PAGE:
Post edited at 13:30
1
 subtle 15 Jun 2022
In reply to CantClimbTom:

> However killing 3 birds with one stone: there's been endless talk about Wolf re-wilding that so far seems all talk and no trousers. Maybe releasing wolf packs that have undergone some type of Pavlovian training and become ravenous at the scent of a Millets tent or the smell of a disposable BBQ. 

I do like a nice pavlova!

In reply to CantClimbTom:

> snipers could be more challenging to recruit and retain post Covid.

I'd be happy to volunteer at weekends, assuming rifle and ammunition is provided.

 Tringa 15 Jun 2022
In reply to ExiledScot:

> Ok maybe I jumped the gun on ageism! Perhaps it's not age related directly, only a whole group of people who for the last 30 years barely holidayed in the uk, or used the countryside. With covid restrictions, plus the outdoors and conquering hills becoming a social media thing, perhaps there's a whole gaggle of people with no real sense on how to use the outdoors wisely. 

>

A good point.

30 - 35 years ago I did a course at Plas y Brenin.

One of the participants worked for the Snowdonia National Park. In a discussion about the use of the countryside he said he thought some school groups should not be allowed in the countryside. He wasn't entirely serious but was making a point that many of them do not know how rural areas work and do not know to behave in the countryside, and that education is needed.

I think it is sorely needed for some adults too.

Dave

 ExiledScot 15 Jun 2022
In reply to Tringa:

You could tie it back in to funding for local authority outdoor education centres, school residentials, is the scouts still as popular... there are likely several missed education opportunities.

 RobAJones 15 Jun 2022
In reply to Tringa:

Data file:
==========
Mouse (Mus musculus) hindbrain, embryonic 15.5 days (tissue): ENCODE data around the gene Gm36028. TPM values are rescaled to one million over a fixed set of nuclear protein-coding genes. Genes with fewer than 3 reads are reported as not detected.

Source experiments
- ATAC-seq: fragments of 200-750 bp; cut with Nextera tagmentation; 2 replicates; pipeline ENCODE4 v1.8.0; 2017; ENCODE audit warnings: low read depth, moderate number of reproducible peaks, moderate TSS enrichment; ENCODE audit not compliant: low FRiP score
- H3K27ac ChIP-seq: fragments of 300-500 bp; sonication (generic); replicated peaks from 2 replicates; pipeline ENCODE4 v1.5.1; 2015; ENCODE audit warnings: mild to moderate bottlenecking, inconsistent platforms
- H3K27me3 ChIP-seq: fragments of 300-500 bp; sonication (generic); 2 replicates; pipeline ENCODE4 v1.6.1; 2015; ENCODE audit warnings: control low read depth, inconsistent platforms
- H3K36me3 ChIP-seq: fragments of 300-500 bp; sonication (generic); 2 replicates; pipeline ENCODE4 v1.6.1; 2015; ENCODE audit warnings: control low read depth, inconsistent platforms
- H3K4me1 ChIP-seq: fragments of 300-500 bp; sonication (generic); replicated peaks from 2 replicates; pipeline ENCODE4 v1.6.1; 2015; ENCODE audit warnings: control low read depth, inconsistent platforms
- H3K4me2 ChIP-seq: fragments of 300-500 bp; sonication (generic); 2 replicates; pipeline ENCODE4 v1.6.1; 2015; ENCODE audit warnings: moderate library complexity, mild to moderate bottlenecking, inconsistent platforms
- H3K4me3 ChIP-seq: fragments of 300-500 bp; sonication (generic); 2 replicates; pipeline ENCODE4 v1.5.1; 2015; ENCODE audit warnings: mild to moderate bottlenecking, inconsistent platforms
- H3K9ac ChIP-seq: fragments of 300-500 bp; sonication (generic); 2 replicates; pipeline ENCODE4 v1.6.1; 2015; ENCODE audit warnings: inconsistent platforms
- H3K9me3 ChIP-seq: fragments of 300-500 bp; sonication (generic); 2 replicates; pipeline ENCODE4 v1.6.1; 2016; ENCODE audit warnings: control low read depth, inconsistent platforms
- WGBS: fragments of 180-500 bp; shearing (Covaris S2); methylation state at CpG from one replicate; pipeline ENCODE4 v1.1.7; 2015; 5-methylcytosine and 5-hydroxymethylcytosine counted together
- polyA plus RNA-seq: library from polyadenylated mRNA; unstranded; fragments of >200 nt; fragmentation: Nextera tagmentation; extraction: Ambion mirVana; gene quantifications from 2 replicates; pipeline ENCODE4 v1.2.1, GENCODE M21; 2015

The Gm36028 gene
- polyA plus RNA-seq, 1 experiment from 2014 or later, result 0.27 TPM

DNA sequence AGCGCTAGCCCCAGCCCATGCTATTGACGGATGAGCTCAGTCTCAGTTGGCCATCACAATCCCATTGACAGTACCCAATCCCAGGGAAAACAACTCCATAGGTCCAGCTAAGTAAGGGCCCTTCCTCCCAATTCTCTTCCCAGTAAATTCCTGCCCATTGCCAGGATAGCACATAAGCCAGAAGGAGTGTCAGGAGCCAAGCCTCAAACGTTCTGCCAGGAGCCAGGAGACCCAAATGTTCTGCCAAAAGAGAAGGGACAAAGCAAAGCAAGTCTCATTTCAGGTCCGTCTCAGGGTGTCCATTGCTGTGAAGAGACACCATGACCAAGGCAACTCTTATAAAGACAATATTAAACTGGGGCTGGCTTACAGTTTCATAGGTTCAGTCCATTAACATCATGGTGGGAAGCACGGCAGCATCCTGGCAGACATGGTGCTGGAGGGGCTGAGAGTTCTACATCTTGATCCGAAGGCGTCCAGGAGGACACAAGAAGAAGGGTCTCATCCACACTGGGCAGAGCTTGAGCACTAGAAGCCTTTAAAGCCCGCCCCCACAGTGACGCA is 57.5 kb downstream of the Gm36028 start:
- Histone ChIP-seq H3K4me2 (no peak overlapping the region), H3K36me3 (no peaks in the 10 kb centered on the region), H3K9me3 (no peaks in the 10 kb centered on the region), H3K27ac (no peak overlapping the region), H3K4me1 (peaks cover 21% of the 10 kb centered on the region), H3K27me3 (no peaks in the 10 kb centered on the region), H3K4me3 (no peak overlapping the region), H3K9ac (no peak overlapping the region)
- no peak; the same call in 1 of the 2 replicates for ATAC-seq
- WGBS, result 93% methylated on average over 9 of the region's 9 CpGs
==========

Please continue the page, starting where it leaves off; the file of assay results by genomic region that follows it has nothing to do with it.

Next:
>thought some school groups should not be allowed in the countryside.

Sounds like some of the DoE groups I was involved with just before covid. There was some funding available to increase/promote it amongst disadvantaged students. 

>He wasn't entirely serious but was making a point 

The campsite that will no longer accept bookings from us is being serious and I can understand their point of view. 

In reply to subtle:

> I do like a nice pavlova!

You BEAST!

In reply to ExiledScot:

> is the scouts still as popular...

Very much so. But that has changed massively too, I'm a Scout leader and have just been reading a 1969 scout annual - the difference in things that are 'taught' in scouting now compared to then is huge - so much more nature-related stuff in the old literature.  Conversely, Schools are doing much more outdoorsy stuff now, especially at infants and junior school level - 'forest schools' is the in-thing these days.  I don't know if responsible behaviour in the outdoors is being taught though.

Post edited at 11:42

> The campsite that will no longer accept bookings from us is being serious and I can understand their point of view. 

This is really sad and will only serve to worsen the problem. 

 Sean Kelly 16 Jun 2022
In reply to Mark Kemball:

> The mess left by some on Dartmoor over the last couple of summers has been a real issue. 

Not only on Dartmoor Mark. The mess last summer from illegal campers at Long Quarry Point was dreadful, with the wanton destruction of hundreds of glass bottles smashed against the rocks, aside from abandoned camping detritus. It makes one weep!

 stubbed 16 Jun 2022
In reply to Toerag:

My children have much more 'structured' learning in the outdoors, through primary school & scouting organisations, than I did, and plenty of family camping & climbing, which I didn't have at all. My outdoor learning was restricted to field sports (I grew up on a farm) followed by the army cadets much later. I would say that they are much more aware of the value of nature & how we should look after it. As a child I didn't think twice about hedgehogs in the garden or house martins in our barn, but my children are thrilled with these.

Additionally, my two have got an awful lot out of scouts & girl guides. The outdoor stuff we might cover as a family but things like supermarket bag packing, visiting the food bank, doing the plant sales, and those kinds of things have been an eye opener for these middle class children.